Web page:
This short but steep hike is packed with history, geologic interest, wildlife, and dramatic views. Ingloriously named for a fur trader, this rocky bluff of land was Clark’s furthest western point in 1805. Since then the bluff was used by the military during World War II with several artillery mounts and heavy bunkers extant.
Today this bluff offers a short leg stretch for hikers of all ages and types. History buffs will enjoy the historical markers discussing the Lewis and Clark expedition. Birders and botanists will certainly enjoy the lush coastal environment. McKenzie’s Lagoon sits just south of the head providing good breeding ground for waterfowl.
Views from the top reveal glory in the surf crashing against the North Jetty. This is evidence of humankind's neverending quest to bend nature to our hand. Below the head’s steep western face was once the ocean. Since 1917, the jetty was built to protect the mouth of the Columbia. After its construction, sediment shifted by the ocean began to accumulate, and ever since, land has been rapidly growing at the base of McKenzie Head. This land now extends more than a mile out into the sea, complete with mature trees, campgrounds, and a fabulous beach.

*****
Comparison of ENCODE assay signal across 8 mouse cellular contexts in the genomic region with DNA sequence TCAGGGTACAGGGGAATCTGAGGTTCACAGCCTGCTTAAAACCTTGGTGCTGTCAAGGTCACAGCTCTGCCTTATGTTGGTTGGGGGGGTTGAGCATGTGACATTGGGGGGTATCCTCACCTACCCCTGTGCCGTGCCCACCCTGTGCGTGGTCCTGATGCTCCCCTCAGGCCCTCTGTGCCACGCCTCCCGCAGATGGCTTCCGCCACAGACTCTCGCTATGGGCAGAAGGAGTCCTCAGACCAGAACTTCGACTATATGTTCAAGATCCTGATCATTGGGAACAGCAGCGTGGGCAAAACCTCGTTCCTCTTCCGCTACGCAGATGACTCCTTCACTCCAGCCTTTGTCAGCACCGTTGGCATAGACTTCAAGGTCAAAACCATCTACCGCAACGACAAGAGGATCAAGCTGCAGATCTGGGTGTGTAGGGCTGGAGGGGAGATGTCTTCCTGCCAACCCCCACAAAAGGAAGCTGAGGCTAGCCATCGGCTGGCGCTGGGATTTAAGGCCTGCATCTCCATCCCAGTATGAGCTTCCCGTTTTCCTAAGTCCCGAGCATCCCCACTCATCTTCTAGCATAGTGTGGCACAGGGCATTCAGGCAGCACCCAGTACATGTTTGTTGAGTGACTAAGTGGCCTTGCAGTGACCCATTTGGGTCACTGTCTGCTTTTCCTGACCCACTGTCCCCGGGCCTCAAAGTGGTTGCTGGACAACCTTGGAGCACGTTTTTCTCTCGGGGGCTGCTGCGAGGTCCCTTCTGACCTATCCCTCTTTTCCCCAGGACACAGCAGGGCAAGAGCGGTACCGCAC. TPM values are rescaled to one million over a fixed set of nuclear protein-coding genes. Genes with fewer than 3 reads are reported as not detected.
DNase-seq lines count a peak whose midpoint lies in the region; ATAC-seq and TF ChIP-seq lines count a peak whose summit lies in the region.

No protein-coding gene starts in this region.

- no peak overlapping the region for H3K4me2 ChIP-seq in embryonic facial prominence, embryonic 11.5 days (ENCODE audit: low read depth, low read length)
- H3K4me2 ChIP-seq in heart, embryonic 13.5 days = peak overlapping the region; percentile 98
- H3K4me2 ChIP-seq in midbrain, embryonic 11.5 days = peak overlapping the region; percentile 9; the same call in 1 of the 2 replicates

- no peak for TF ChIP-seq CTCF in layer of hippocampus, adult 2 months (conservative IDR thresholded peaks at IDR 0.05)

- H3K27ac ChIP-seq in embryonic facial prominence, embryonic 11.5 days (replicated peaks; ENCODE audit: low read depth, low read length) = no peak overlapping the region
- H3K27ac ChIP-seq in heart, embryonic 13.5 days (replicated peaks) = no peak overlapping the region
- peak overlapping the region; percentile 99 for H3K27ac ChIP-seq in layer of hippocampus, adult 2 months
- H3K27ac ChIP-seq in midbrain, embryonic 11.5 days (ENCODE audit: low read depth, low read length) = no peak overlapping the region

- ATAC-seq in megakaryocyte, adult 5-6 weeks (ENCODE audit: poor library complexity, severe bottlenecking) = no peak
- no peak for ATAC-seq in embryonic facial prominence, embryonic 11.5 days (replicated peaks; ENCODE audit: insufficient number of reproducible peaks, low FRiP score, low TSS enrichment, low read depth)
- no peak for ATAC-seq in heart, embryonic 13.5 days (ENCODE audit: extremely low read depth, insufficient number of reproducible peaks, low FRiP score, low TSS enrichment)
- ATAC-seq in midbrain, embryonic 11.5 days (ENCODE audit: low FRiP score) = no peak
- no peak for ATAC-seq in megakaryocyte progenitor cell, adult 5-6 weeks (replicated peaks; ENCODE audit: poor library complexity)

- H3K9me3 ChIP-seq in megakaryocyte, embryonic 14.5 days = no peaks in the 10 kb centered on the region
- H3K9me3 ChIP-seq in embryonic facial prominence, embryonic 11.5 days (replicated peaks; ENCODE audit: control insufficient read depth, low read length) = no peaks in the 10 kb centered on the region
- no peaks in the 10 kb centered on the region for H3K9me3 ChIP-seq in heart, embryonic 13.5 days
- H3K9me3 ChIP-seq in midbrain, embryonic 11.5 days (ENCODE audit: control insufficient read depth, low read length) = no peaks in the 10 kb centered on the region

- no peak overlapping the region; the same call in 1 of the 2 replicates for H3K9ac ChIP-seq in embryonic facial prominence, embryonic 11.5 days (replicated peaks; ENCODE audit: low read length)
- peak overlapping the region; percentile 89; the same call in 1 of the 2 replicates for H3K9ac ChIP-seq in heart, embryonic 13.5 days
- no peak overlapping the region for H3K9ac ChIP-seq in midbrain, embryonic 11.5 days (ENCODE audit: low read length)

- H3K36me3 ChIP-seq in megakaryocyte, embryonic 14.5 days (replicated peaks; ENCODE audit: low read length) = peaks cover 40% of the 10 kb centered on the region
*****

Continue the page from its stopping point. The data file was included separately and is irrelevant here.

After exploring the old military bunkers return the way you came. Watch the carpeted forest floor for rough-skinned newts with their orangey-red underbellies. Unlike most salamanders, thes little guys are so poisonous to predators that they can freely roam during the day. When frightened it will freeze and expose its’ underside as a colorful reminder not to touch.
As you walk down towards the trailhead you will note McKenzie Lagoon on your right. Look up at the next bluff to the south and you may see the South Cape Disappointment lighthouse faithfully doing its’ job since 1856. As an interesting side note, guns were stationed at this lighthouse to protect the Columbia River during the Civil War!
McKenzie Head is part of Cape Disappointment State Park. It is a fabulous place to spend a weekend with family and friends. Razor clam digging (in season), 19th century lighthouses, and coastal flora and fauna are among the pleasures of this small corner of Washington State.